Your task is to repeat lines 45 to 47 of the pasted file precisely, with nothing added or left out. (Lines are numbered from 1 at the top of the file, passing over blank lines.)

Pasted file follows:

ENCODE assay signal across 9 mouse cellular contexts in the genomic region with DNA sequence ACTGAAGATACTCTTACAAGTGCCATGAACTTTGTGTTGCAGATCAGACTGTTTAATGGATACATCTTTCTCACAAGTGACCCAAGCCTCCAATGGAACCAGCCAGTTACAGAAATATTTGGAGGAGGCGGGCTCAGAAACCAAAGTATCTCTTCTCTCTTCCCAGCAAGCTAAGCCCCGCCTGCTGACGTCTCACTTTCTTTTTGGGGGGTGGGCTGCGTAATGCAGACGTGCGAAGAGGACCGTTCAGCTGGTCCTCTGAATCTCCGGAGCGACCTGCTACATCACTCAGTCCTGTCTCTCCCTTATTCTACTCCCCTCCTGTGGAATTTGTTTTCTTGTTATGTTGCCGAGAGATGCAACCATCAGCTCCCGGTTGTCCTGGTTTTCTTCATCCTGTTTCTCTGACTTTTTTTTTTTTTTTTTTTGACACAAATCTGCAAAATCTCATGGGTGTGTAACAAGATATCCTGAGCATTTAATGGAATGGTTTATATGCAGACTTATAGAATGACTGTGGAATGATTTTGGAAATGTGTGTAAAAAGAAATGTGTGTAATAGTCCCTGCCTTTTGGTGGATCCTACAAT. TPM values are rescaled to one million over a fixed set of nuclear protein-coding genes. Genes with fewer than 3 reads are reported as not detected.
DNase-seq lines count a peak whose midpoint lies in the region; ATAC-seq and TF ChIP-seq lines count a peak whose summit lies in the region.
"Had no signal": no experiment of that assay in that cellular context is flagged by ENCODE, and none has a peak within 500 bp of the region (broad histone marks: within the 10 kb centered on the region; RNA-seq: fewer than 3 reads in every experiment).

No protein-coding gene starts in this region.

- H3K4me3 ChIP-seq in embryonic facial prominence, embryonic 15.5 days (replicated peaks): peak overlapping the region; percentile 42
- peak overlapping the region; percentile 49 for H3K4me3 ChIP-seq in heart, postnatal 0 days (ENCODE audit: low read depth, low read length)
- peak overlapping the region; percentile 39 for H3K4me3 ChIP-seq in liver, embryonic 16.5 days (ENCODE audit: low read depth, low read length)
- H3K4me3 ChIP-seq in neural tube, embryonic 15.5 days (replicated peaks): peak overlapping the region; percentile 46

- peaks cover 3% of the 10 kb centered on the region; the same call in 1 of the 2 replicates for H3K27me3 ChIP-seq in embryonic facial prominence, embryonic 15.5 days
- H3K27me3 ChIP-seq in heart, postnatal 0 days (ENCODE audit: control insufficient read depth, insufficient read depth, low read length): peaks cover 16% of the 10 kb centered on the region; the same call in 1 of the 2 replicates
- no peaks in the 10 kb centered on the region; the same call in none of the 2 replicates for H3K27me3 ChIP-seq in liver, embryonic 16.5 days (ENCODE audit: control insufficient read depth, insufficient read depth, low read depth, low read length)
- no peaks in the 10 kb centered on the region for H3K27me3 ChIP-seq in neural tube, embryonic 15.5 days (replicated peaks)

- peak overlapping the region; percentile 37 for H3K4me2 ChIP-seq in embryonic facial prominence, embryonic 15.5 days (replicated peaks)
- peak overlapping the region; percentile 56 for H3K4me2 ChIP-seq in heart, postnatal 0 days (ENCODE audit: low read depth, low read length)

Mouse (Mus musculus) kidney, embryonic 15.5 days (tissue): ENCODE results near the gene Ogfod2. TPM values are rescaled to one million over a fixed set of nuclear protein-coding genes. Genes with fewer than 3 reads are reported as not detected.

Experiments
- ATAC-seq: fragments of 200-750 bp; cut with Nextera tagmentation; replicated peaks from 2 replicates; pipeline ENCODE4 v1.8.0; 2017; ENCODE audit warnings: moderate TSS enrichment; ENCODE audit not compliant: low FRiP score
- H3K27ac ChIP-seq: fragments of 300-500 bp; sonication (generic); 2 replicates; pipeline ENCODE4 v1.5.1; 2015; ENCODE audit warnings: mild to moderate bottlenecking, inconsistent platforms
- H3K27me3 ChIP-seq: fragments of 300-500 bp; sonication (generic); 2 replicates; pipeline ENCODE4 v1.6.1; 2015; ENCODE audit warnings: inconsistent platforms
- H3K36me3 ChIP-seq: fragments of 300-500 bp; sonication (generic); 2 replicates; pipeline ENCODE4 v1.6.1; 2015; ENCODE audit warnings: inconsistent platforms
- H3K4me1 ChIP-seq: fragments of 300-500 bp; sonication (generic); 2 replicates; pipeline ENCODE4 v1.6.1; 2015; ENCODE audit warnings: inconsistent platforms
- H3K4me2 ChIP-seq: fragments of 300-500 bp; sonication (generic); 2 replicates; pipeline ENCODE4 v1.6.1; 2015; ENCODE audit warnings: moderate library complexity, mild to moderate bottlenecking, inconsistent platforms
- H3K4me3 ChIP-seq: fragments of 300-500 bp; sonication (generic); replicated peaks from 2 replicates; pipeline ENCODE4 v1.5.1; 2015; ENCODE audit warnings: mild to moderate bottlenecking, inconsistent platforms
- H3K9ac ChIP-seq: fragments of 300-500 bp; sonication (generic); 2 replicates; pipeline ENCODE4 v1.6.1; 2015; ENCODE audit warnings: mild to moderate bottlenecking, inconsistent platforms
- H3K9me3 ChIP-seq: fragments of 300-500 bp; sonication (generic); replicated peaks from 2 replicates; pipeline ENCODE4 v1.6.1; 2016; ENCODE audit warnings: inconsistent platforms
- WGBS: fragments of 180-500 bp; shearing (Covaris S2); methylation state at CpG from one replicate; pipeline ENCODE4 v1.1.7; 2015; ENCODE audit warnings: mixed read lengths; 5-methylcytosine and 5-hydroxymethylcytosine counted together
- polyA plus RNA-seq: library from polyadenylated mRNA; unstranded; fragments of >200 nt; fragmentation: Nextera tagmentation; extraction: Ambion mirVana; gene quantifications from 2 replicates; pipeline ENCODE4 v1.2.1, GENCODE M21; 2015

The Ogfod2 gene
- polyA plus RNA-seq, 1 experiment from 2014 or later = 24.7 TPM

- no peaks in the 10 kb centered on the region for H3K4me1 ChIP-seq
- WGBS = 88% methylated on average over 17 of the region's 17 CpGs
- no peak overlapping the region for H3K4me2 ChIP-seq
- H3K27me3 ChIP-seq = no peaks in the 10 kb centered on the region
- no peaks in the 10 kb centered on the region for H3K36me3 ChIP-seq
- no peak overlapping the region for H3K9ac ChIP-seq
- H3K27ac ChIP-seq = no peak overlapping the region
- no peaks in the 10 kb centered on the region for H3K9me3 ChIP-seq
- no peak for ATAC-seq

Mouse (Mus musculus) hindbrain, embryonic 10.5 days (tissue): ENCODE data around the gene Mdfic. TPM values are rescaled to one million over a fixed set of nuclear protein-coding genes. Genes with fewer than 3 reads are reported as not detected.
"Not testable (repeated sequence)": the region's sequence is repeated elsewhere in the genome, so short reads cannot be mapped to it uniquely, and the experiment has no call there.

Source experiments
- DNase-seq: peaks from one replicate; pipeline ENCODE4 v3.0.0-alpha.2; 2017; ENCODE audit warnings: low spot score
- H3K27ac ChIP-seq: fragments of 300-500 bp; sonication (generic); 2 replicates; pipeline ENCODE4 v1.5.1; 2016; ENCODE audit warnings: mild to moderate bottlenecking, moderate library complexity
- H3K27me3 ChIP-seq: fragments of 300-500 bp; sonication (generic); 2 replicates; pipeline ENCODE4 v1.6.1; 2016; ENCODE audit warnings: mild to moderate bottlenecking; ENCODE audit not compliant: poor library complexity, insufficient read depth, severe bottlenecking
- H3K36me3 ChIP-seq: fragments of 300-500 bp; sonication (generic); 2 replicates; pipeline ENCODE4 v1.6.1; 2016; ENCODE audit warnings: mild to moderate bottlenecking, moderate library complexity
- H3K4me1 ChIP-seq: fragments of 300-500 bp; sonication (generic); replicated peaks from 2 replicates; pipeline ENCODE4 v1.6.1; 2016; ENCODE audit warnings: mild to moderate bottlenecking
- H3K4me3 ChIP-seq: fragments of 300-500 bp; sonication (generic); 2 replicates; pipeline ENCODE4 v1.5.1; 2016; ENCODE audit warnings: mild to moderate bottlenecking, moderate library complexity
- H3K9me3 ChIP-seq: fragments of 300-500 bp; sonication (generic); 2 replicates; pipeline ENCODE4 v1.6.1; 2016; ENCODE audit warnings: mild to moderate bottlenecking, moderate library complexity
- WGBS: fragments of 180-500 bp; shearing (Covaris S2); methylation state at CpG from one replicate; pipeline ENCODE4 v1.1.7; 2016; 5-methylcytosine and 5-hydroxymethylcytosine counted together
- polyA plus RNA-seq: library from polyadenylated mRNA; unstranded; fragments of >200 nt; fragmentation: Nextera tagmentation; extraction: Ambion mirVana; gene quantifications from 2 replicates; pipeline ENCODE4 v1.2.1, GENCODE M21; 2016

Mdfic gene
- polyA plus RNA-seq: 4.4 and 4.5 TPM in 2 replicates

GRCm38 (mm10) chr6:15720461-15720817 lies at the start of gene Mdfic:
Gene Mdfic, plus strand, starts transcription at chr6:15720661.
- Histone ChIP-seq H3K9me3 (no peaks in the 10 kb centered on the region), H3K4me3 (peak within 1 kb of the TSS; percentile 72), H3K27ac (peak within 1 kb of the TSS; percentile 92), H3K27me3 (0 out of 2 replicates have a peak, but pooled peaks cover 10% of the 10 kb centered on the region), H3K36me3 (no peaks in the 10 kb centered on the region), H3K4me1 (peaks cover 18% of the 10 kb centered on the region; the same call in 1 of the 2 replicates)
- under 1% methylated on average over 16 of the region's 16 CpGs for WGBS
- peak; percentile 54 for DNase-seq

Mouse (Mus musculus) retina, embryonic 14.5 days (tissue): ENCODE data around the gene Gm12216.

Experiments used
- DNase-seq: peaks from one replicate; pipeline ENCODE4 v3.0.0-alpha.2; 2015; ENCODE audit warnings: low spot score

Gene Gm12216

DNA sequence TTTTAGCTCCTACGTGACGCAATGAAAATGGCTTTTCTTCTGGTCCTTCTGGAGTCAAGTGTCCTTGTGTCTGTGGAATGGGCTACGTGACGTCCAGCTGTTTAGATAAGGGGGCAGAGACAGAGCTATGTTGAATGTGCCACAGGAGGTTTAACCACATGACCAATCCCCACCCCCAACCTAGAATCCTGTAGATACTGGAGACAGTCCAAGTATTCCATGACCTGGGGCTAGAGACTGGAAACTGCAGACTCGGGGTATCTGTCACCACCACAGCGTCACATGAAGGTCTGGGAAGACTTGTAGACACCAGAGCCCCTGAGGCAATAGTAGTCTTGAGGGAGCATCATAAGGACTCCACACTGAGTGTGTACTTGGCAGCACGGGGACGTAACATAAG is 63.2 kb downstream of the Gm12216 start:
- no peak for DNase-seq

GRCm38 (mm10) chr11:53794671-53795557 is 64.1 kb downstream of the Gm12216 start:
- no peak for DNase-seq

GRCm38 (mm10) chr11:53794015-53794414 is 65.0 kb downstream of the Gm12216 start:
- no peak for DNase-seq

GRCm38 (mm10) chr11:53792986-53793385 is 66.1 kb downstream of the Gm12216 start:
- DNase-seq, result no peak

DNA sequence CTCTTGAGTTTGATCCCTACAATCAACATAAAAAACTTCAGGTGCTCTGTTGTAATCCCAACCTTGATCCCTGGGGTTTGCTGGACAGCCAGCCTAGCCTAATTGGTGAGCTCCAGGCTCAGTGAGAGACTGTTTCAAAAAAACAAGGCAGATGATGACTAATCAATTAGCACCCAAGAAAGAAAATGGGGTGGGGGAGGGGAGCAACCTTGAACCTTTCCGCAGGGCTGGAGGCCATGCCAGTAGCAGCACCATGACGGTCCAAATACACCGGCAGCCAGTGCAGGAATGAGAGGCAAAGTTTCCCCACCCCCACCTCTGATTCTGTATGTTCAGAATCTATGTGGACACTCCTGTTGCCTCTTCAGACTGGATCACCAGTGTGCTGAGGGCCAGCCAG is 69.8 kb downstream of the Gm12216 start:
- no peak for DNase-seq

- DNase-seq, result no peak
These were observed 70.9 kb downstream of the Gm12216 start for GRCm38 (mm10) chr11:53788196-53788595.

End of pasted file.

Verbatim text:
- H3K36me3 ChIP-seq: fragments of 300-500 bp; sonication (generic); 2 replicates; pipeline ENCODE4 v1.6.1; 2016; ENCODE audit warnings: mild to moderate bottlenecking, moderate library complexity
- H3K4me1 ChIP-seq: fragments of 300-500 bp; sonication (generic); replicated peaks from 2 replicates; pipeline ENCODE4 v1.6.1; 2016; ENCODE audit warnings: mild to moderate bottlenecking
- H3K4me3 ChIP-seq: fragments of 300-500 bp; sonication (generic); 2 replicates; pipeline ENCODE4 v1.5.1; 2016; ENCODE audit warnings: mild to moderate bottlenecking, moderate library complexity